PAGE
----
I have read the list of things which may lead to a £1000 fine by the tram authorities according to your article (News, November 20).
Some of the items which are completely banned or listed are sensible and could lead to someone being in trouble with the law.
It is quite blindingly obvious that one should not take on board explosives, flammable items, firearms or other weapons, smoke or consume alcohol.
What is bizarre, though, is the possibility of facing fines for having oversized luggage.
The tram system is in part designed to take people to and from the airport, so I am assuming the tram company is going to be making a mint from people with oversized baggage.
Are passengers coming out of the airport going to have to queue to have their bags measured before they can board the tram?
This is exactly the sort of nonsense that would put me off using the trams and if implemented will just encourage people to continue using their cars, taxis and the bus.
I would also like to know what constitutes an offensive T-shirt. If I was a Hearts supporter then I might find someone wearing a Hibs T-shirt offensive. If I am Scottish I might find someone wearing a T-shirt with the St George flag offensive, and so on.
Rules such as the offensive T-shirts are most ineffective and could be wide open to abuse by some member of staff with a personal view or opinion.
Alastair Macintyre, Webster Place, Rosyth, Fife
Making a stand on project now
As another episode of Edinburgh’s own soap opera unveils, it seems that the trams are going to be elitist, and we’re only going to get on if we fit the set standards for travelling on them!
So when eventually these trams are taking us to work or to the shops in 20-whenever, the segregation issues at the tram stops are going to be interesting.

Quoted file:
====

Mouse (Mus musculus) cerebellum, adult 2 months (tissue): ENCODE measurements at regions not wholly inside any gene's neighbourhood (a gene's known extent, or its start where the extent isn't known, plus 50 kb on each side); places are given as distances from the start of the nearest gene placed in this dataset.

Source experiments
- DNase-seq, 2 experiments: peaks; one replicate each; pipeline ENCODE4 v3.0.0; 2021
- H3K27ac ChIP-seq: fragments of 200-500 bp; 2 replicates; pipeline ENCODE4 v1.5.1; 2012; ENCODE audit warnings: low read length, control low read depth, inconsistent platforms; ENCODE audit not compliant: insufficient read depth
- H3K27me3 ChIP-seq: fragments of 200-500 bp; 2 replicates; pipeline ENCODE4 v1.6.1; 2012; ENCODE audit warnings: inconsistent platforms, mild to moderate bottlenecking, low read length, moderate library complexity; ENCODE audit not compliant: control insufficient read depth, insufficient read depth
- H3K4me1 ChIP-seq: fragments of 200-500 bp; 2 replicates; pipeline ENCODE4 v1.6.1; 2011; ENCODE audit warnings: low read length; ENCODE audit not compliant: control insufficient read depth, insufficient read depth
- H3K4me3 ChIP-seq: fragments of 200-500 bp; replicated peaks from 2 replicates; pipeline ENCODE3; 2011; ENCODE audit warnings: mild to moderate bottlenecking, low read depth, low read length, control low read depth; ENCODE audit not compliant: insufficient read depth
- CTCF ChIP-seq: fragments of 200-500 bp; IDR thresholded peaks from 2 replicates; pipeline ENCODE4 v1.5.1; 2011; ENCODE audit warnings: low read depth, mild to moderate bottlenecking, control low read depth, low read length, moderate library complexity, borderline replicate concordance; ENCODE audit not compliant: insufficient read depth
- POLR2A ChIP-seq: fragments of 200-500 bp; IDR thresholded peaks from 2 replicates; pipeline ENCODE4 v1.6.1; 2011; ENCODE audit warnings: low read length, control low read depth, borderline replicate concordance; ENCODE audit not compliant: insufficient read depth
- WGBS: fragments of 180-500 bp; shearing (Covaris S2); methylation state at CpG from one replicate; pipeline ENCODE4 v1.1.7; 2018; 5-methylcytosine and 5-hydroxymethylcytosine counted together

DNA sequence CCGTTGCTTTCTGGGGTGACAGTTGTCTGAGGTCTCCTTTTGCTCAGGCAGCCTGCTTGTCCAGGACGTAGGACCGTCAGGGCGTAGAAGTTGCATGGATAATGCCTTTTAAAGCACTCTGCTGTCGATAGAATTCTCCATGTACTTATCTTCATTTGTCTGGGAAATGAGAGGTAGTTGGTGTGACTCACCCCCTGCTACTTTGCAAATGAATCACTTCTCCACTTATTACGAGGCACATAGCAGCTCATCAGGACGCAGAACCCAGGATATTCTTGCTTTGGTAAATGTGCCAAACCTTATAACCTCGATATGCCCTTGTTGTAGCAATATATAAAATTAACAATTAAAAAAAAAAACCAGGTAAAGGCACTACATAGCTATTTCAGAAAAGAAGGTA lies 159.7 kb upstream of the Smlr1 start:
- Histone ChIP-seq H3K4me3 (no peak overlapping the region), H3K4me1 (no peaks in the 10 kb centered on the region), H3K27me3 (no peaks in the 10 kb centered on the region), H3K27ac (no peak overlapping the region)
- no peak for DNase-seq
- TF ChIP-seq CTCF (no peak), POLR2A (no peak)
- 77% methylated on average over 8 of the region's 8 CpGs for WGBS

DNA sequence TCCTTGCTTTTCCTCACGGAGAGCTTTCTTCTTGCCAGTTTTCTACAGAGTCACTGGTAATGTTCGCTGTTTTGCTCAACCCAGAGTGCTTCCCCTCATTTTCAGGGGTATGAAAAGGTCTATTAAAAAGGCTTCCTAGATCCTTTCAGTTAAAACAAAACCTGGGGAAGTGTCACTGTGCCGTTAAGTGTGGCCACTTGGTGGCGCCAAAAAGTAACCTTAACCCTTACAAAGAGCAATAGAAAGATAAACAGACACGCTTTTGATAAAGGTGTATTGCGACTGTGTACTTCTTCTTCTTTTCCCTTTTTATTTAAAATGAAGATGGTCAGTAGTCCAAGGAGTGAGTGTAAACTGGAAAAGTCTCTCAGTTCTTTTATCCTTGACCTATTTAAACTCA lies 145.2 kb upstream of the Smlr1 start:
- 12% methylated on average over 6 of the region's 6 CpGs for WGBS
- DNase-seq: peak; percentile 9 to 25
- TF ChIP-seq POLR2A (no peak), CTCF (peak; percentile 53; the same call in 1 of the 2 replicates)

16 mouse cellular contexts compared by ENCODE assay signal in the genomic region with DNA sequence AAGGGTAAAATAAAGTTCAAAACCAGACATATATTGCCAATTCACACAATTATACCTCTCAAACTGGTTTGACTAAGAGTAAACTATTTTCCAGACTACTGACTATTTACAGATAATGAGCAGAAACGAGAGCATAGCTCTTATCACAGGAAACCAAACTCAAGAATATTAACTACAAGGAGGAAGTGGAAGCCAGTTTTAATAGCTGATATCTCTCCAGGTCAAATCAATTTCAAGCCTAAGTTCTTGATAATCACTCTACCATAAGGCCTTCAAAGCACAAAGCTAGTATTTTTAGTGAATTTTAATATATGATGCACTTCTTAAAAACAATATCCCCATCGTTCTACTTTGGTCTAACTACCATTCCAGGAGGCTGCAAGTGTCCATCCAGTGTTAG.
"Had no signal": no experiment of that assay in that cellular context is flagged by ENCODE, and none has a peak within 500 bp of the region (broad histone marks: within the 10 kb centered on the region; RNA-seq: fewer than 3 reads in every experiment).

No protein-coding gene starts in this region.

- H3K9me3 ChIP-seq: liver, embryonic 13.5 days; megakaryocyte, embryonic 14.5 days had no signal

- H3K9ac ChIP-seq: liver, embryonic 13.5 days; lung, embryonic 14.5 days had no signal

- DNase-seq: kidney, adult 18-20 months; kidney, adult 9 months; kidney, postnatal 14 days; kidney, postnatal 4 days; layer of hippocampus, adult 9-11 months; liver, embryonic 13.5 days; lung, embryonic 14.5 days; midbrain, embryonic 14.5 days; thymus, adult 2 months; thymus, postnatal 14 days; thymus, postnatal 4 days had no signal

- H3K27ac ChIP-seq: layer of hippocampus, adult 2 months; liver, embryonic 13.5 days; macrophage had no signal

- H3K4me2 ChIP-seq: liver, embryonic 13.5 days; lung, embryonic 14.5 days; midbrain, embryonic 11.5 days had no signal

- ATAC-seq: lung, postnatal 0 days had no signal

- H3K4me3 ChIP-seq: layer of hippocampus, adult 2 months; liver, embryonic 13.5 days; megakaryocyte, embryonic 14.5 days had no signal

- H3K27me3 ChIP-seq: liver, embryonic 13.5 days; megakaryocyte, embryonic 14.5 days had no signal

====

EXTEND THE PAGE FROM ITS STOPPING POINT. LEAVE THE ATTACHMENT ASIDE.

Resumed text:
But with all the diversion and stop signs, I’m going to make my stand against how they’ve ruined our fine city by saying now that I’m not going to use them.
Why would I need to? We’ve got a perfectly good bus service.
BS Ferguson, Pirniefield Bank, Edinburgh
City must attract more investment
I WAS rather concerned to read Rosy Barnes’ article (News, November 20).
I agree with Ms Barnes that Edinburgh is an inspiring place to live, but it is so because it is attractive to inward investment.
If our city is to progress, we need to be encouraging more companies to invest in our city, and strangling off any large infrastructure projects before they can even be debated is madness.
As for the comparison to the tram project; well this was a project that has ruined our city and the only oversight was down to the council administration and the Scottish Parliament!
Big developments should, and must, be given full scrutiny and the general public must be consulted.
This process was followed by the Craighouse developers and I am glad that they have listened to local residents concerns and decided not to build on the orchard area of the site.
Sophie Walker, Craiglockhart Crescent, Edinburgh
Neglected venue lets side down
With preparations in full swing for the Festive celebrations, it’s a shame to see the Ross Bandstand in a continued state of neglect.
This venue is a central feature of Princes Street Gardens but to see it in its current dilapitated state not only spoils the beauty and elegance of the Gardens but may also reflect badly upon the city.
The Castle may continue to be a top tourist attraction but even its popularity might suffer if the buildings and attractions that surround it are left in a state of disrepair.
Angus McGregor, Albion Road, Edinburgh
Portobello lucky to have a choice
FOR years the people of Portobello have been debating whether or not a new school should be built on a park where people walk their dogs.
The people of Craigmillar would love the luxury of being in that position, as their school, Castlebrae High, is unlikely to be replaced.
Andy Morris, St Leonard’s Lane, Edinburgh